If you can get your hands on yesterday's WSJ, turn to page D1 and read Sue Shellenbarger's "Work & Family" column with this title. She writes about the special ways that dads positively impact their children, even if they are not able to spend as much time with them as mothers sometimes are, especially when the children are toddlers, but later as well.
For one thing, dads get physical with their children in a way that mothers don't. This was called "rough-housing" when I was growing up, and it was fun to rough-house with the boys, even when they were tiny. (I was more reserved with Mary. She's a girl, after all.) We would "wrestle", rolling over and over on the floor, with my protecting them with my elbows as my embrace trapped them against my chest when I rolled on top. That was great fun.
Another thing she mentions is that dads talk to their little ones differently. They tend to talk to them as they would to grown-ups. I remember that too. I would intentionally use adult words that I knew they wouldn't know, just to get them at least familiar with the sound. And then I would give them longer answers to their questions than one might expect. If an answer led to another topic, then I would discuss that topic. (At the very least, this approach would lead them to thinking about taking a nap as Dad dronned on and on and on.)
She mentions playing games. (Not board games!!!!) Hide and seek was really fun. Once I had a couple of two way radios, and put one in a closet and then I hid elsewhere in the house. As they were getting close to my hiding place, I would whisper in my radio, and it would make a sound where I had hidden the other, and off they would go!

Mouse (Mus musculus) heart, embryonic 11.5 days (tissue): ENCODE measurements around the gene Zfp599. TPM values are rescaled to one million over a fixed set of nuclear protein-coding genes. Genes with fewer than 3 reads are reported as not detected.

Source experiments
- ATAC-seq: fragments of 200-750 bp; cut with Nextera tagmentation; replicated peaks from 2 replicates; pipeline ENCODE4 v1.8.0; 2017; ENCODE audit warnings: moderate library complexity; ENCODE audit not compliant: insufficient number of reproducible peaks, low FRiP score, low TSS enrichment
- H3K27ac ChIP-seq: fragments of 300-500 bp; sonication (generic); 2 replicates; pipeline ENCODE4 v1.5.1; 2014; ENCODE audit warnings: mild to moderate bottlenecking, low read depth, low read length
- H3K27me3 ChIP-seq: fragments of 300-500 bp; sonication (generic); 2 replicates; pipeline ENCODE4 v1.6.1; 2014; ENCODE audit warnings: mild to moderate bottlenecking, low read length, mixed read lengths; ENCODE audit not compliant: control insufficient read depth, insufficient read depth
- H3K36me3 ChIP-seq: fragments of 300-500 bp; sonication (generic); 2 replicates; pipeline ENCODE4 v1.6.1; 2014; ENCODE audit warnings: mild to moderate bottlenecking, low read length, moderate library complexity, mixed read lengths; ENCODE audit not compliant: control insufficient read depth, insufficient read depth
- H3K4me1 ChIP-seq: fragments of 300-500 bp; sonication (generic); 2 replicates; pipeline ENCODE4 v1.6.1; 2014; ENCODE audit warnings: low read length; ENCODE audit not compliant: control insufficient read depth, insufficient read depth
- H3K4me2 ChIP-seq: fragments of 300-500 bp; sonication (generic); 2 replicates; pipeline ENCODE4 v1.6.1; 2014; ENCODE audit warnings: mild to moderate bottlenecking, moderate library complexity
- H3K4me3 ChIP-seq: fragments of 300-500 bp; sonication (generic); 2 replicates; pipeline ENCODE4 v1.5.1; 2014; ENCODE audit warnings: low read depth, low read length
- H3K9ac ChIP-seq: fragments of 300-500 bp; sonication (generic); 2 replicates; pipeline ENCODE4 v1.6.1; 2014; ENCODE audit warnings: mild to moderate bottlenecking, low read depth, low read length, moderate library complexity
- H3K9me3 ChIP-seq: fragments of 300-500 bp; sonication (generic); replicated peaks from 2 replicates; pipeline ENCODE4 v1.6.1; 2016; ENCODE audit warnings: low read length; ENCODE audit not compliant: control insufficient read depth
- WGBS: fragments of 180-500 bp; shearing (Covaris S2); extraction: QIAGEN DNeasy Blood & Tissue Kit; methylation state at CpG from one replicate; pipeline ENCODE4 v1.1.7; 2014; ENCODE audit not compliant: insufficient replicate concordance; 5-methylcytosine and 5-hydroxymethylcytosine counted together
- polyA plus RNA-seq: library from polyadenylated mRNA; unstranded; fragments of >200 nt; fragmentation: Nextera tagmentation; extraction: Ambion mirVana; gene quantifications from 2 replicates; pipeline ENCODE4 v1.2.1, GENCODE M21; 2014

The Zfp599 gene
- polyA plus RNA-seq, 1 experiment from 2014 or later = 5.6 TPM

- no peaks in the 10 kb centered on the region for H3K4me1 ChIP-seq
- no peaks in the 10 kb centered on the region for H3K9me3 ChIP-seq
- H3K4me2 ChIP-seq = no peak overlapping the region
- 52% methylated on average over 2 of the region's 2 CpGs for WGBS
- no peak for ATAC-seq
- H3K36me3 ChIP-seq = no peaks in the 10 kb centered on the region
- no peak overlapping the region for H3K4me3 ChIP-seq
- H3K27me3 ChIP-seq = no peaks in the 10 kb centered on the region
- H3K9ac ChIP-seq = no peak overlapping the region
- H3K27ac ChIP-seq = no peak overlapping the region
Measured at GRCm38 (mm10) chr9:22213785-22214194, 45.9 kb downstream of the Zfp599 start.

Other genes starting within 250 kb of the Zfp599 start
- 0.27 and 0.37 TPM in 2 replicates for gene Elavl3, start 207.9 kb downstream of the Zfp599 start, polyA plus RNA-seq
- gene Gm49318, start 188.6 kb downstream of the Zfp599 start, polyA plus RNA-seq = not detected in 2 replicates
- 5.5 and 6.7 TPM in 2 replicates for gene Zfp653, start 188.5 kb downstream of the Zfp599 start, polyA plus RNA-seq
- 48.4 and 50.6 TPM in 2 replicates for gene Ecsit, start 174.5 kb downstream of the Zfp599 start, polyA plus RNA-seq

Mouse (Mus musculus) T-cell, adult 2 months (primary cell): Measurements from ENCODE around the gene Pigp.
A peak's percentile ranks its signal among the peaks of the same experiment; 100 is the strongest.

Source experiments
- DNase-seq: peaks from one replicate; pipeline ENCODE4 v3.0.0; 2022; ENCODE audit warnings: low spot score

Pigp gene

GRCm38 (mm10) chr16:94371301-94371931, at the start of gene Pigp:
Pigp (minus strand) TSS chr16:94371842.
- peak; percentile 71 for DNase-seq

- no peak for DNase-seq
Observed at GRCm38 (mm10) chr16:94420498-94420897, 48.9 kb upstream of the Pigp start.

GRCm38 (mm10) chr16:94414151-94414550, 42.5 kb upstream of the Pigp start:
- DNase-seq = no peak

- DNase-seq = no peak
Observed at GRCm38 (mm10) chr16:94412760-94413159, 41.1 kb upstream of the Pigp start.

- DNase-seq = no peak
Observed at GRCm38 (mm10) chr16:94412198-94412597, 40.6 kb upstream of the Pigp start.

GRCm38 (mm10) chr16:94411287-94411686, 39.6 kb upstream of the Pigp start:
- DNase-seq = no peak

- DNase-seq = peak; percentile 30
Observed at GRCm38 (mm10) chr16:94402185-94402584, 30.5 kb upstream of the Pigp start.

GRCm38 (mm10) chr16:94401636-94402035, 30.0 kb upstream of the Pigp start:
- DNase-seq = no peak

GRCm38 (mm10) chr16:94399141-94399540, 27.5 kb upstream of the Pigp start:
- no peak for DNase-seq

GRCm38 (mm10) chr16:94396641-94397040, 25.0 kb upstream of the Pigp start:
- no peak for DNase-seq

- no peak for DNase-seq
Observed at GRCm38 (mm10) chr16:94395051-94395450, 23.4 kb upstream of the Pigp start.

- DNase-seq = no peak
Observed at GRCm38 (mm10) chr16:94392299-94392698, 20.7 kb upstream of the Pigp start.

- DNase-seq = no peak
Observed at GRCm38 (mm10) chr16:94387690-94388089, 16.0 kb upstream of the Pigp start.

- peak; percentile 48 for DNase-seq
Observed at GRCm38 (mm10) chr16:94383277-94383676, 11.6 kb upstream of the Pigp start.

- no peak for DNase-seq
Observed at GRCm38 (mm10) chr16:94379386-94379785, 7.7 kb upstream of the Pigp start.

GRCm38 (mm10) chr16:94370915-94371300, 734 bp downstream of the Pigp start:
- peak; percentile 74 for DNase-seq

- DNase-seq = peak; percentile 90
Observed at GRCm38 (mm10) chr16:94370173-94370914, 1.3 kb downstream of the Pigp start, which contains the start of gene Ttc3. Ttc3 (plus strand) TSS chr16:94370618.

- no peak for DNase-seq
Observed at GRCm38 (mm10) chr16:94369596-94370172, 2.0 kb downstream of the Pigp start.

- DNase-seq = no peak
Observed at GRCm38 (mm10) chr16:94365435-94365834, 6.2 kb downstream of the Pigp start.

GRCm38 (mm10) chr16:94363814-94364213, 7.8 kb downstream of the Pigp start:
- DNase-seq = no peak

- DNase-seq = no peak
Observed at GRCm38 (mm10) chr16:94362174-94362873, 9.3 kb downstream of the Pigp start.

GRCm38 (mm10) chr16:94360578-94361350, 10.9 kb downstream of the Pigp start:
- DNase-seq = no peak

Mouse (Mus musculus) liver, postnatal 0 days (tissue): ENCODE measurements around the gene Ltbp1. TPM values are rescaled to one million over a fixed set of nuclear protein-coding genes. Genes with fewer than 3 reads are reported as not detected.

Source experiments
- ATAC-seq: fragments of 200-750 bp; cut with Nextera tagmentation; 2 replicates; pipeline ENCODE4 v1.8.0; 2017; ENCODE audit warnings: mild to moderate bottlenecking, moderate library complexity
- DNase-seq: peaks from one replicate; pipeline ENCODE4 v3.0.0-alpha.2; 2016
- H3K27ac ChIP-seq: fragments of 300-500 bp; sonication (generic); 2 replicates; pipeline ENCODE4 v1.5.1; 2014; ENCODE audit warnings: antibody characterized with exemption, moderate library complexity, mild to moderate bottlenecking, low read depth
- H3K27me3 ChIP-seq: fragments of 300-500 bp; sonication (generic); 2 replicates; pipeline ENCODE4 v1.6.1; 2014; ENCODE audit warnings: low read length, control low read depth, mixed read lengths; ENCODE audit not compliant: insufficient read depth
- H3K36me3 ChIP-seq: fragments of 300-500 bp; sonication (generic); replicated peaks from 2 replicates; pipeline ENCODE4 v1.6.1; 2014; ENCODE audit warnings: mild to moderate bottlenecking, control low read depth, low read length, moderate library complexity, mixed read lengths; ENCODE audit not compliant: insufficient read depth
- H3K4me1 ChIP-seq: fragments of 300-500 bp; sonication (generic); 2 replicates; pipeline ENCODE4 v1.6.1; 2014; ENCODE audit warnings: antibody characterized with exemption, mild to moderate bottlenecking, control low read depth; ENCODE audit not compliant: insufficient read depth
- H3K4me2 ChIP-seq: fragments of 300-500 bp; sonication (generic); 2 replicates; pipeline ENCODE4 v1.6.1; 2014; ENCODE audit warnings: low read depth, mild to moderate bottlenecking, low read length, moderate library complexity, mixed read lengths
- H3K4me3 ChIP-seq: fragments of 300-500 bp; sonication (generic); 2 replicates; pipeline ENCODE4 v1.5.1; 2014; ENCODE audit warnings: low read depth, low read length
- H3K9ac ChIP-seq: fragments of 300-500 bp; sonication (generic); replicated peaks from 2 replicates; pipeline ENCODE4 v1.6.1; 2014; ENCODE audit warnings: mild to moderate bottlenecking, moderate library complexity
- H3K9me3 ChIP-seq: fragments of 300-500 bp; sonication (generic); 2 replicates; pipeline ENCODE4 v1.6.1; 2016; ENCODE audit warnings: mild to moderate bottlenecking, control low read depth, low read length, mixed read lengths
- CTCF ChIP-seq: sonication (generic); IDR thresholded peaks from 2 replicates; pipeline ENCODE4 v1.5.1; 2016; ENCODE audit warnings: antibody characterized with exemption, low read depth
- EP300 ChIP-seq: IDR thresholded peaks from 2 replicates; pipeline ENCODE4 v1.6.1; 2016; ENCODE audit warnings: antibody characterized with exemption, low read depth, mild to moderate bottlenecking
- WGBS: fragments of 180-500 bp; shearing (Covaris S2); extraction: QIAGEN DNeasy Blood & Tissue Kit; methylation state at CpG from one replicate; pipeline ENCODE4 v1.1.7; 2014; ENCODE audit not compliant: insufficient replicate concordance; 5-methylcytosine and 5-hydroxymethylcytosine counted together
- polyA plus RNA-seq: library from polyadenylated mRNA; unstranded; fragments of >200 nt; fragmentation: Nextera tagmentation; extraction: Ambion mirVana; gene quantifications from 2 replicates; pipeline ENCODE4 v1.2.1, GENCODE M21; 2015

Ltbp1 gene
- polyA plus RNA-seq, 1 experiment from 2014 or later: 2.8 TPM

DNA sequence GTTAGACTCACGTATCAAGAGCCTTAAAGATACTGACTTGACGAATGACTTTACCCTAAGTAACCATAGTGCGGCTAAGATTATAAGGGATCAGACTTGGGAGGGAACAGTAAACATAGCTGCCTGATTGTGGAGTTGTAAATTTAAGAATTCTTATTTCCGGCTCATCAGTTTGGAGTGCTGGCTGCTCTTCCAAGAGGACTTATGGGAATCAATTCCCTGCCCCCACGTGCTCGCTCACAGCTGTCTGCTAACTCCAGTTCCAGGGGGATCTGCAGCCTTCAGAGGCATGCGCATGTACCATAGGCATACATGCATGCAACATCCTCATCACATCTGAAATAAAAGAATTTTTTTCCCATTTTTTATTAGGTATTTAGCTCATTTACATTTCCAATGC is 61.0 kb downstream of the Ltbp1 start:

We also had a really grotesque halloween mask, one that would fit over one's entire head, and I would put it on a soccor ball. Then I would put it in various surprising places and scare the heck out of them when they opened a closet door or a drawer or whereever. One night, before they went to bed, I put the thing on the pillow of one of the boy's bunks, and pulled the covers up to it after placing other pillows under the covers to make the shape of a body. Another night I propped the thing outside their bedroom window, looking in.
Then she mentions how dad's deal with behavior. She said that they are more likely to warn a child about "real-world" consequences that would attend bad behavior than mom's. I recall warning one of my children that his/her unfriendly behavior to his/her sibling(s) could result in their not being friends when they grew up. He/she took that seriously I think, and they are now great friends. Or maybe they would have been great friends anyway. (After all, they obviously had a common enemy.)
If you are a dad, you will find that article very encouraging and not feel so bad about spending less time with them than, perhaps, their mother. That sounds like the old "quality time" excuse, but I think Ms. Shellenbarger has a point. (We had a joke about quality time vs. quantity time around our household. When the kids and I were just goofing off, we called that "quantity time" and loved it.)